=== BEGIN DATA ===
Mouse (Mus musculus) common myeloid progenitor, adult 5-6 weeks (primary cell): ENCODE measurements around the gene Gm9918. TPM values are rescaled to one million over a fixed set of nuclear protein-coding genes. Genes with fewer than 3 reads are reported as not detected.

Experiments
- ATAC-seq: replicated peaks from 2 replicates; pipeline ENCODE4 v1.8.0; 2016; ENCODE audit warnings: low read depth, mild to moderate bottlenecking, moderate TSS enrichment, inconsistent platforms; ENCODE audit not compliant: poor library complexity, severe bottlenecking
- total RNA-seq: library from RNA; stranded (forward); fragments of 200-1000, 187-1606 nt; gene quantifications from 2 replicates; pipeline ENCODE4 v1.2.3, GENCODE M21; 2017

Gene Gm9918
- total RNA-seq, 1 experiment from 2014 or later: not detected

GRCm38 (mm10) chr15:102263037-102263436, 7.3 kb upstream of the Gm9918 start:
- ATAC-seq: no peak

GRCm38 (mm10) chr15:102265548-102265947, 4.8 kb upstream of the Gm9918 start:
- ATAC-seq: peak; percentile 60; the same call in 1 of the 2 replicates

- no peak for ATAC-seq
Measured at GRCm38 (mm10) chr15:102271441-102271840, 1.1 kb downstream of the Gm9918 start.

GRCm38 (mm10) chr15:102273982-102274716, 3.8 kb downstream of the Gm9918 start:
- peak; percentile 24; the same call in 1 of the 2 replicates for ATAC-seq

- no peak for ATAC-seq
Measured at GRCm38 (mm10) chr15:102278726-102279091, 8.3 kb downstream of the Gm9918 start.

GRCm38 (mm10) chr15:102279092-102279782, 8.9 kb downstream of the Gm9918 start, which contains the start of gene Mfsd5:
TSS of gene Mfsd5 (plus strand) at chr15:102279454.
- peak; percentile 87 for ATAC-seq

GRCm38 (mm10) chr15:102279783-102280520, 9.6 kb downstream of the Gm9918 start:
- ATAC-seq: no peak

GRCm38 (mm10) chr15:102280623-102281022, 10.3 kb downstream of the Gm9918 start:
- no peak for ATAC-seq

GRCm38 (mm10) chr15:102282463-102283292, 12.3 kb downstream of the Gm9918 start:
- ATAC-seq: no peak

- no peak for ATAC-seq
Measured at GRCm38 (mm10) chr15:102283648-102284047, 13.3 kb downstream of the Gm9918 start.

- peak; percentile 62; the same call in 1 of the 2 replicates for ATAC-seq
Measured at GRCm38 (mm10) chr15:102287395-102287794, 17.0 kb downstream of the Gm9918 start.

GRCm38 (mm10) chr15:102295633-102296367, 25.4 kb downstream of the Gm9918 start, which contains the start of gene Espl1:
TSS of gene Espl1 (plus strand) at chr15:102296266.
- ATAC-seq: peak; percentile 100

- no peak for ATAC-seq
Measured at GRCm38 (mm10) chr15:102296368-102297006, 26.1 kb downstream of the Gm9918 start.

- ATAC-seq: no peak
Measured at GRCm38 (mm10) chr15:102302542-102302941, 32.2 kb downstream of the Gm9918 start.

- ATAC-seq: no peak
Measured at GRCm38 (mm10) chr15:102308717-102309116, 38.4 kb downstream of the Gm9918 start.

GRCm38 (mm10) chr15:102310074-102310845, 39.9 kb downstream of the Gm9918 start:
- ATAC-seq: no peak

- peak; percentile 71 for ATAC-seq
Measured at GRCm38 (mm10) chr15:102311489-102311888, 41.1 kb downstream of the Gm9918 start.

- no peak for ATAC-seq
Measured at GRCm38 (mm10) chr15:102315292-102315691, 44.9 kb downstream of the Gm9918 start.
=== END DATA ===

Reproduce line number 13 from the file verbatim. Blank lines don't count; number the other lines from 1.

GRCm38 (mm10) chr15:102273982-102274716, 3.8 kb downstream of the Gm9918 start: